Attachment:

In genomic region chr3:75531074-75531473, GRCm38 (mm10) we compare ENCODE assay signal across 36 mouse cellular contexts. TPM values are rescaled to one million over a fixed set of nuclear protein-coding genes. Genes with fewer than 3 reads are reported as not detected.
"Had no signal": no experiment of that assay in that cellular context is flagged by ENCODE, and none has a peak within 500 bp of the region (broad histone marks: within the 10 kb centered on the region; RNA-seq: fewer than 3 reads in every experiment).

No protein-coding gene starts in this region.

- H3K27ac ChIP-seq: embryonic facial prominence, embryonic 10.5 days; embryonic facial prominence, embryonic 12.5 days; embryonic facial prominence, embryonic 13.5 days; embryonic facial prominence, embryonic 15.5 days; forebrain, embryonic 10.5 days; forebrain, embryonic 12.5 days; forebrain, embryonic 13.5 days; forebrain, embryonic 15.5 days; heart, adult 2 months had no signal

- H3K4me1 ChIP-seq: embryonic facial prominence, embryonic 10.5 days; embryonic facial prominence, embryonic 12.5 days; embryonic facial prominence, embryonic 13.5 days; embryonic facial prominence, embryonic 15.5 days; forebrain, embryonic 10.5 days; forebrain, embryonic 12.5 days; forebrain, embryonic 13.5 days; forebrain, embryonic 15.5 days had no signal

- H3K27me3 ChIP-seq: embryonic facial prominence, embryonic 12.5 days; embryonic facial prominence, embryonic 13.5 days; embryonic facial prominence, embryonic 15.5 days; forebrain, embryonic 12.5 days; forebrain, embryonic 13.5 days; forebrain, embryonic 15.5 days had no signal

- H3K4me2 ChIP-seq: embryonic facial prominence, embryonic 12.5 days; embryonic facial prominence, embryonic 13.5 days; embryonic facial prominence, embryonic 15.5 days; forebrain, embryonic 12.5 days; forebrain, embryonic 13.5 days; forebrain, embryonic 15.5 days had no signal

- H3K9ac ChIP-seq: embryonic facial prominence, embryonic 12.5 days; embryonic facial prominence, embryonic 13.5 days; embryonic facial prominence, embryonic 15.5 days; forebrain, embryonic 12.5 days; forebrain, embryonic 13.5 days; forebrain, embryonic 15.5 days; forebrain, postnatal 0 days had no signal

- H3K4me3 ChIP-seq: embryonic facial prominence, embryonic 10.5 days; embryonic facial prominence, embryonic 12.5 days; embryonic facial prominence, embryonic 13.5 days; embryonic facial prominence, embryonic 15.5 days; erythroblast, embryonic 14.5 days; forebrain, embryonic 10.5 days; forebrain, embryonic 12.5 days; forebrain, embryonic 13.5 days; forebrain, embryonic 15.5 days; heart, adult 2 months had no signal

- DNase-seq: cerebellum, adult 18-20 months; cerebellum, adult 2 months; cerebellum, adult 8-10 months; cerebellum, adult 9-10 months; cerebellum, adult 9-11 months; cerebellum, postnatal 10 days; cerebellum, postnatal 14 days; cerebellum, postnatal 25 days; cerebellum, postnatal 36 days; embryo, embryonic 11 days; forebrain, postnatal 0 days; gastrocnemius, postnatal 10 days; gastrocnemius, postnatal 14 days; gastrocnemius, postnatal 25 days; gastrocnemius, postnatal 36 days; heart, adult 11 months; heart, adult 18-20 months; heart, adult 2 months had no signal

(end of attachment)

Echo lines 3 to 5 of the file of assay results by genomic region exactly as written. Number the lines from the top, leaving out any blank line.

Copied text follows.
No protein-coding gene starts in this region.

- H3K27ac ChIP-seq: embryonic facial prominence, embryonic 10.5 days; embryonic facial prominence, embryonic 12.5 days; embryonic facial prominence, embryonic 13.5 days; embryonic facial prominence, embryonic 15.5 days; forebrain, embryonic 10.5 days; forebrain, embryonic 12.5 days; forebrain, embryonic 13.5 days; forebrain, embryonic 15.5 days; heart, adult 2 months had no signal

- H3K4me1 ChIP-seq: embryonic facial prominence, embryonic 10.5 days; embryonic facial prominence, embryonic 12.5 days; embryonic facial prominence, embryonic 13.5 days; embryonic facial prominence, embryonic 15.5 days; forebrain, embryonic 10.5 days; forebrain, embryonic 12.5 days; forebrain, embryonic 13.5 days; forebrain, embryonic 15.5 days had no signal